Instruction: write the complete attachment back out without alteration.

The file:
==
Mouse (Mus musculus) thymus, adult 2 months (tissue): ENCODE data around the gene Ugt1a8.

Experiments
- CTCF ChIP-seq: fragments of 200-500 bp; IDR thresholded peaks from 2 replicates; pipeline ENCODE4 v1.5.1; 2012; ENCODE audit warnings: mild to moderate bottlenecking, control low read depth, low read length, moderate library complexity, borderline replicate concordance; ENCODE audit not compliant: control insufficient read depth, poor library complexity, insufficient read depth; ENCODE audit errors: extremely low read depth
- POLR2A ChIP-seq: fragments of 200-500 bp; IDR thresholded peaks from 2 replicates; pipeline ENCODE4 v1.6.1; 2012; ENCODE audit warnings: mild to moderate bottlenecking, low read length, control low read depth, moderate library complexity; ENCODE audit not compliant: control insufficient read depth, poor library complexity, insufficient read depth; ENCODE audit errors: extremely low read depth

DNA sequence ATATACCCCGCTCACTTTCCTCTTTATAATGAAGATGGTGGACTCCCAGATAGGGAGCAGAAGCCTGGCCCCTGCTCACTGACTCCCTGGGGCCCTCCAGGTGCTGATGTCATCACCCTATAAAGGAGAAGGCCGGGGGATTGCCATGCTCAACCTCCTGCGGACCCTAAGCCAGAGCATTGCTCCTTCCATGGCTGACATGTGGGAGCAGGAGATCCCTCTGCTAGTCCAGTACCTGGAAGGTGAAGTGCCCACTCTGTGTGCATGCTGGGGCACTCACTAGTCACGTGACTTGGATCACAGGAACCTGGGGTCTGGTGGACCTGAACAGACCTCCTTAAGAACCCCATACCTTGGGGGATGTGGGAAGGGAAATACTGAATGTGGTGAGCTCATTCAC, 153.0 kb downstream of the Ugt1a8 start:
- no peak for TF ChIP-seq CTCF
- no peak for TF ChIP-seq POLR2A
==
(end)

Mouse (Mus musculus) thymus, adult 2 months (tissue): ENCODE data around the gene Ugt1a8.

Experiments
- CTCF ChIP-seq: fragments of 200-500 bp; IDR thresholded peaks from 2 replicates; pipeline ENCODE4 v1.5.1; 2012; ENCODE audit warnings: mild to moderate bottlenecking, control low read depth, low read length, moderate library complexity, borderline replicate concordance; ENCODE audit not compliant: control insufficient read depth, poor library complexity, insufficient read depth; ENCODE audit errors: extremely low read depth
- POLR2A ChIP-seq: fragments of 200-500 bp; IDR thresholded peaks from 2 replicates; pipeline ENCODE4 v1.6.1; 2012; ENCODE audit warnings: mild to moderate bottlenecking, low read length, control low read depth, moderate library complexity; ENCODE audit not compliant: control insufficient read depth, poor library complexity, insufficient read depth; ENCODE audit errors: extremely low read depth

DNA sequence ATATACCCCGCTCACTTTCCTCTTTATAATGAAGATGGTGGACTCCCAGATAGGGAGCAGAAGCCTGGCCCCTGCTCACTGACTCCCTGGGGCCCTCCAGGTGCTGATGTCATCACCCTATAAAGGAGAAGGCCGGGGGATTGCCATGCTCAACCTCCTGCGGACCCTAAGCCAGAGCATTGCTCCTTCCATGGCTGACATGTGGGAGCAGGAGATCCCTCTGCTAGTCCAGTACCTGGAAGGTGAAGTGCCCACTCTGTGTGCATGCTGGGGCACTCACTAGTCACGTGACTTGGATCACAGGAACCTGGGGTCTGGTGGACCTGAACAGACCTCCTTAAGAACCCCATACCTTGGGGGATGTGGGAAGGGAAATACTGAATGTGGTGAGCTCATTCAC, 153.0 kb downstream of the Ugt1a8 start:
- no peak for TF ChIP-seq CTCF
- no peak for TF ChIP-seq POLR2A